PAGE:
Currently browsing the "Steve Carell" tag.

Review: Irresistible

Irresistible is far more easy to resist than one might hope, despite a strong cast, timely premise and the indelible imprint of former “Daily Show” host Jon Stewart as the film’s writer and director. In a nutshell, Irresistible is a scathing rebuke of our campaign finance system, issued through the lens of political satire. Steve Carell plays Gary Zimmer, a democratic political strategist based in DC who travels out to the small Wisconsin town of Deerlaken to help a retired Marine colonel (Chris Cooper) run for Mayor, touting the somewhat reluctant candidate as “a redder kind of blue.” The race draws national attention and Deerlaken takes on a political circus atmosphere, replete with media punditry and the arrival of Gary’s republican nemesis Faith Brewster (Rose Byrne) to bolster the campaign of the incumbent.

Arty Chick’s Middleburg Festival Download

What a great festival! It’s my first year at Middleburg, now in its 5th year, but I was truly impressed by their  selections. It’s a small festival, as yet pretty unknown, but not for long, I suspect. In all I went to 14 films in just over 3 days. It was exhausting, but I thoroughly enjoyed it. Films included here are: Three Billboards Outside Ebbing, Missouri ; Mudbound; Last Flag Flying; Faces/Places; I, Tonya; In the Fade; The Divine Order; Lady Bird; Joan Didion: The Center Will Not Hold; Meltdown; Loveless; Darkest Hour; The Other Side of Hope; and Hostiles.

Review: Battle of the Sexes

Battle of the Sexes is okay, but far from the grand slam I was rooting for. I love the story, especially because it’s true: tennis great Billie Jean King agrees to play ex-champ and self-professed male chauvinist pig Bobby Riggs in a high-profile televised event and kicks his butt, scoring a huge victory for the women’s rights movement in the 1970s. That’s not a spoiler. It’s a well-known fact in sports history. Unfortunately, without the dramatic climax that typically drives a sports drama, Battle of the Sexes is forced to look for bonus points off the court. They include: an exploration of Billie Jean’s sexual awakening as a lesbian and the strain that puts on her marriage; Bobby’s marital woes, childish antics and addiction to gambling; and, my favorite part of the film, Billie Jean’s willingness to take a stand for equal rights and social justice by, in part, organizing other players to break from the establishment and form the Women’s Tennis Association.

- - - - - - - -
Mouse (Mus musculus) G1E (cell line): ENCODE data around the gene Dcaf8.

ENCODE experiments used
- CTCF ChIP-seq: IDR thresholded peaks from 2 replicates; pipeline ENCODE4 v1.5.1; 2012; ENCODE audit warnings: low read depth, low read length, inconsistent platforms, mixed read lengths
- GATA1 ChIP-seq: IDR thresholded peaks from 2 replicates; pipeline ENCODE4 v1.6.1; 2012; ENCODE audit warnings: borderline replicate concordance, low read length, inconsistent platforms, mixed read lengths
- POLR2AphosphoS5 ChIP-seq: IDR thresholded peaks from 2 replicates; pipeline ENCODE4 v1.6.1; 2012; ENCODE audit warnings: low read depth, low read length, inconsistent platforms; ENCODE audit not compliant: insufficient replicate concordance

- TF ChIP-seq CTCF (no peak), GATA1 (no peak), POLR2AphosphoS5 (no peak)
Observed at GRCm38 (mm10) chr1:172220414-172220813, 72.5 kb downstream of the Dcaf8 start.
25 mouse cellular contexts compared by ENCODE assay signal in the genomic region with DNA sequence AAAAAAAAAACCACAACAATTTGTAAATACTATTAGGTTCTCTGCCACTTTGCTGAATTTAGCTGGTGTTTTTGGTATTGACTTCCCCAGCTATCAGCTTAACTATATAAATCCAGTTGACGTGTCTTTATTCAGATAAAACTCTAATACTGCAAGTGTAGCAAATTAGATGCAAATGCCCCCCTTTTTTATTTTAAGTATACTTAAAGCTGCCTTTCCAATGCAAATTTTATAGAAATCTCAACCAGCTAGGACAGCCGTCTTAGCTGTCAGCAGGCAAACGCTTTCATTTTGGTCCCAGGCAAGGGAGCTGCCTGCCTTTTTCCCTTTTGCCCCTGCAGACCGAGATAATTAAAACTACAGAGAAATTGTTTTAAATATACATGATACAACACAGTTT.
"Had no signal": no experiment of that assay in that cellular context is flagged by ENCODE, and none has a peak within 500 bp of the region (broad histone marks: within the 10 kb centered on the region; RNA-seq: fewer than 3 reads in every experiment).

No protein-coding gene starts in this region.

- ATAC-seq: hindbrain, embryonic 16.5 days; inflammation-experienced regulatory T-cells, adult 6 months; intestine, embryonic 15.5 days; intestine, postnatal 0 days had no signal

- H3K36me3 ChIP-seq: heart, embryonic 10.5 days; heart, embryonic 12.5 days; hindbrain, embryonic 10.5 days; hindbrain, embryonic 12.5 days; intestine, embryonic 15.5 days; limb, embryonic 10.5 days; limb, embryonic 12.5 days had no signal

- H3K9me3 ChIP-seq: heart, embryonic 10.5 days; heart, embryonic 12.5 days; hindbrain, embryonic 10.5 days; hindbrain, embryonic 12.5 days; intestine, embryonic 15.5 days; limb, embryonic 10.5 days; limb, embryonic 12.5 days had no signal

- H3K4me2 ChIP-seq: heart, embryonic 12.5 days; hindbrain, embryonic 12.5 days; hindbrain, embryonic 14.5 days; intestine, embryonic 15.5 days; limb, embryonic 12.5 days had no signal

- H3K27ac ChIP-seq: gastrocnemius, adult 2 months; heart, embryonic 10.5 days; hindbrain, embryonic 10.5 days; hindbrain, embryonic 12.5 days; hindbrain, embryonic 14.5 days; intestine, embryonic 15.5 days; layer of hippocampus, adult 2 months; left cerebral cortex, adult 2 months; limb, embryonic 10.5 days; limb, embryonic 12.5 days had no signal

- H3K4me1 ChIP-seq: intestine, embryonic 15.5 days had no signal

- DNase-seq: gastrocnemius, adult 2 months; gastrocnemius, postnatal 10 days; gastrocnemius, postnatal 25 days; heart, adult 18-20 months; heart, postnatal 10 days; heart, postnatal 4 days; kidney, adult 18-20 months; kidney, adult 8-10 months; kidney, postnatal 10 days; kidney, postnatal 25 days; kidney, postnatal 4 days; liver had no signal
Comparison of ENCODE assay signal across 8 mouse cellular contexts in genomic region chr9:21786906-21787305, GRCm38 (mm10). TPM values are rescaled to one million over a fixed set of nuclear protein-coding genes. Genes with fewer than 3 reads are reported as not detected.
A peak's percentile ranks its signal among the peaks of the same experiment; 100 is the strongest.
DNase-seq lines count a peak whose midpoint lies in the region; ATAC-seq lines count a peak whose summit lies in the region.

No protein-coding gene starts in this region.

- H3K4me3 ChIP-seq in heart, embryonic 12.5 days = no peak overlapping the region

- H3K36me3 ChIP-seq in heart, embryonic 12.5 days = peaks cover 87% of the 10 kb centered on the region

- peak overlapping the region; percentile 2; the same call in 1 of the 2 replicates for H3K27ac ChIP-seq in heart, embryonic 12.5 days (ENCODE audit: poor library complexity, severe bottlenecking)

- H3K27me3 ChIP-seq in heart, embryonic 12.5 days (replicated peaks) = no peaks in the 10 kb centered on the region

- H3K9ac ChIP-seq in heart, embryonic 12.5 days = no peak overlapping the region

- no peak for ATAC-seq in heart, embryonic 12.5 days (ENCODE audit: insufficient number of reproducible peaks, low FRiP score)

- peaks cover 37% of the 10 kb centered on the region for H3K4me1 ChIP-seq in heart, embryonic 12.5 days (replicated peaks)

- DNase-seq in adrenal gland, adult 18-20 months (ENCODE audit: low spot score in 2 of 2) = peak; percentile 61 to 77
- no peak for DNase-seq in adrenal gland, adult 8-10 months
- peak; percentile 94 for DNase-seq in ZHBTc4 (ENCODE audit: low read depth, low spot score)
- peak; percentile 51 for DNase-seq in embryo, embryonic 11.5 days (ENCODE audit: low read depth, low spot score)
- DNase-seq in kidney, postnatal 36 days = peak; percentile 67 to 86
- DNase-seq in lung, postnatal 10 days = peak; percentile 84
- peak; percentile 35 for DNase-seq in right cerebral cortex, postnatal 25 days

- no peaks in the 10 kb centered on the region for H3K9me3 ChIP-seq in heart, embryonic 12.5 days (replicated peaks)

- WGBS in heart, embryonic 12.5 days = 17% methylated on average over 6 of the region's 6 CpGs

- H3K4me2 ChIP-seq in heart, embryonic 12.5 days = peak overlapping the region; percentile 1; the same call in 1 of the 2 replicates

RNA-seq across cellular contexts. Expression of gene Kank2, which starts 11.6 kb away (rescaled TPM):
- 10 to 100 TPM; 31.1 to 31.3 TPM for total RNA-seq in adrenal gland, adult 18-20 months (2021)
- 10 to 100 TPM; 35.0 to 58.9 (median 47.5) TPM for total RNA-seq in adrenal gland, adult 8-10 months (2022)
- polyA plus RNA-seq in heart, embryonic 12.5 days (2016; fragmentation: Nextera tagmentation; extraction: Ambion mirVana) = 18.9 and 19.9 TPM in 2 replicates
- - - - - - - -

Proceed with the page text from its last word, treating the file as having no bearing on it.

Cafe Society

Woody Allen’s latest feels very familiar and not terribly original. It’s like he has a drawer full of ideas for film scenes and he just grabbed a hand full and shot. It has a bittersweet love story at the center, set in Golden Age Hollywood and New York, and the usual Woody stand-in character. This time it’s Jesse Eisenberg playing Bobby Dorfman, a nice Jewish boy from the Bronx who comes to LA to work for his “Agent to the Stars” Uncle Phil (Steve Carell) and falls for his beautiful secretary Vonnie (Kristen Stewart), but eventually returns heart-broken to New York, takes a job with his mobster brother, and marries shiksa goddess Veronica (Blake Lively). The first part in Hollywood is kind of fun, but sadly it runs out of steam when it gets back to New York, almost like it’s two different movies.